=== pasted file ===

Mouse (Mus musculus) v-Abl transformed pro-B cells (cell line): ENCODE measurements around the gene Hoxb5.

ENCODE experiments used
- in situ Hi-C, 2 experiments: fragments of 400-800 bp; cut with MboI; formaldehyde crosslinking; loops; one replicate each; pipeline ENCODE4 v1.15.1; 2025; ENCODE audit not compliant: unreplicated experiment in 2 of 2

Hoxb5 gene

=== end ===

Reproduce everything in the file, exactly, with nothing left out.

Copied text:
Mouse (Mus musculus) v-Abl transformed pro-B cells (cell line): ENCODE measurements around the gene Hoxb5.

ENCODE experiments used
- in situ Hi-C, 2 experiments: fragments of 400-800 bp; cut with MboI; formaldehyde crosslinking; loops; one replicate each; pipeline ENCODE4 v1.15.1; 2025; ENCODE audit not compliant: unreplicated experiment in 2 of 2

Hoxb5 gene